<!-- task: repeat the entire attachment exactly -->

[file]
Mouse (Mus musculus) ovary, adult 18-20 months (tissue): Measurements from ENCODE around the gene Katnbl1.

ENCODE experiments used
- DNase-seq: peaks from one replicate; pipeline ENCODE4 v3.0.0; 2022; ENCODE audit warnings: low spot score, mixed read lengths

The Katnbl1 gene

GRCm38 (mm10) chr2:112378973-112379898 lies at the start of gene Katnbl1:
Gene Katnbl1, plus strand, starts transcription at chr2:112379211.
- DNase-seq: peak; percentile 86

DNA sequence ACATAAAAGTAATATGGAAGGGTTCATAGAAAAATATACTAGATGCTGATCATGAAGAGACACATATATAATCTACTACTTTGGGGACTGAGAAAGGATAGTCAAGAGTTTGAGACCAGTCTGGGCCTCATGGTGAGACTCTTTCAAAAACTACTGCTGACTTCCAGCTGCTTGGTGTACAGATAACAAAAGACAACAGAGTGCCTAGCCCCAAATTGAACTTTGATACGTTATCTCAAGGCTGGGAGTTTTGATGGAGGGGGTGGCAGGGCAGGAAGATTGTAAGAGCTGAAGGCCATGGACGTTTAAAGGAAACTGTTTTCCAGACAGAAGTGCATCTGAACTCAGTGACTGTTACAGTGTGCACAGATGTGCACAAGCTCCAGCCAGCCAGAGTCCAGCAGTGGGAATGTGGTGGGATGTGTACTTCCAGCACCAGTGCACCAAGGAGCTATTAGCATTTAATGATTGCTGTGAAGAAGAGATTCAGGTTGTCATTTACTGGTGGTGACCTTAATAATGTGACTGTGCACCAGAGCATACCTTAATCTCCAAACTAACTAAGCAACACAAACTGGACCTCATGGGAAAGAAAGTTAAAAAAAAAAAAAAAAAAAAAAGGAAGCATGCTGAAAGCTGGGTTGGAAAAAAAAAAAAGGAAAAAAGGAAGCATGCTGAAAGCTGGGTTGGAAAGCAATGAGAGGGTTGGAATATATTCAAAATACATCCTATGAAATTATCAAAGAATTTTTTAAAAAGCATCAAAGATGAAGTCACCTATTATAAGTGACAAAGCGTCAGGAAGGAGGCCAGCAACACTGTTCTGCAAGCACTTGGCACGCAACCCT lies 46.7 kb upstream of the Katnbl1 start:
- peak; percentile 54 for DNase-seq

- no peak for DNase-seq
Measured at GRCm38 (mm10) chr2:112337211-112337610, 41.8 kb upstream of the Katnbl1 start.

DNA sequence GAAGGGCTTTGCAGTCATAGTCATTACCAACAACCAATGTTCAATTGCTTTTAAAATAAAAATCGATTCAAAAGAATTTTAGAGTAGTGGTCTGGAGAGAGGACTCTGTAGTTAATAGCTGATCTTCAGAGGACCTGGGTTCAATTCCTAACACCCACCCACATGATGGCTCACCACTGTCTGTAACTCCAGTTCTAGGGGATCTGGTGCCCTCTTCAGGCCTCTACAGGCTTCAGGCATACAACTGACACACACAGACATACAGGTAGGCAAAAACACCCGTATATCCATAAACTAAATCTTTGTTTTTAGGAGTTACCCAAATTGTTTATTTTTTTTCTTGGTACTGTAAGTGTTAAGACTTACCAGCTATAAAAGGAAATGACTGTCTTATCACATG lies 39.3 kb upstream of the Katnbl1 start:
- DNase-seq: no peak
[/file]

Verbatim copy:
Mouse (Mus musculus) ovary, adult 18-20 months (tissue): Measurements from ENCODE around the gene Katnbl1.

ENCODE experiments used
- DNase-seq: peaks from one replicate; pipeline ENCODE4 v3.0.0; 2022; ENCODE audit warnings: low spot score, mixed read lengths

The Katnbl1 gene

GRCm38 (mm10) chr2:112378973-112379898 lies at the start of gene Katnbl1:
Gene Katnbl1, plus strand, starts transcription at chr2:112379211.
- DNase-seq: peak; percentile 86

DNA sequence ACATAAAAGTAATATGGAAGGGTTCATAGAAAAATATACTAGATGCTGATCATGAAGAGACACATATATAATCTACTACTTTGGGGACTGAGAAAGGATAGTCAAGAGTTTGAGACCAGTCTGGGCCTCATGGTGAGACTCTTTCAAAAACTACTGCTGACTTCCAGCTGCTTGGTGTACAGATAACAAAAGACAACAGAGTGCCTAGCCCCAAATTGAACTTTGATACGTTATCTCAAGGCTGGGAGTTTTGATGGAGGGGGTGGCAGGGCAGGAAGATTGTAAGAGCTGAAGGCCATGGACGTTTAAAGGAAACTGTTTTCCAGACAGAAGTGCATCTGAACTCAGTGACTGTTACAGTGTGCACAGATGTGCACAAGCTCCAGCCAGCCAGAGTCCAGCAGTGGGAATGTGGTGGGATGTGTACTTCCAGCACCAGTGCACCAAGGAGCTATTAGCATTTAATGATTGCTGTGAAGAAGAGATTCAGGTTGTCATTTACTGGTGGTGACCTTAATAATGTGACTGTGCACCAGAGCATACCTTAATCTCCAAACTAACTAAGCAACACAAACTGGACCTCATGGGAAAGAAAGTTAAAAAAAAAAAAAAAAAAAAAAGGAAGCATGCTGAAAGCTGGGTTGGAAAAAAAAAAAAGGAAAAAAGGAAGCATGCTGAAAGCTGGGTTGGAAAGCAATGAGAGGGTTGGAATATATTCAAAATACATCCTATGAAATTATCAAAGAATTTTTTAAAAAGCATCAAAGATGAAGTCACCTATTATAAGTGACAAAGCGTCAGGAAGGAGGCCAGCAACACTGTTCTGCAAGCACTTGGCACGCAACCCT lies 46.7 kb upstream of the Katnbl1 start:
- peak; percentile 54 for DNase-seq

- no peak for DNase-seq
Measured at GRCm38 (mm10) chr2:112337211-112337610, 41.8 kb upstream of the Katnbl1 start.

DNA sequence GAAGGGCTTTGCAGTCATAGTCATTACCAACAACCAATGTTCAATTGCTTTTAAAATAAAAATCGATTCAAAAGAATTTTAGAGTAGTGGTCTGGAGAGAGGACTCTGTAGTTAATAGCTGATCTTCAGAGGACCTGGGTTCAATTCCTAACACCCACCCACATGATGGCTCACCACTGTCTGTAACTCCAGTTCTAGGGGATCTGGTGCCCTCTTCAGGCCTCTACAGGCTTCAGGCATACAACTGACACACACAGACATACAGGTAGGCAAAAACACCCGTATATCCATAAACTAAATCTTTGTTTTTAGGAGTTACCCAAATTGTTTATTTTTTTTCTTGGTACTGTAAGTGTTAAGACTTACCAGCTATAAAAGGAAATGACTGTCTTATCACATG lies 39.3 kb upstream of the Katnbl1 start:
- DNase-seq: no peak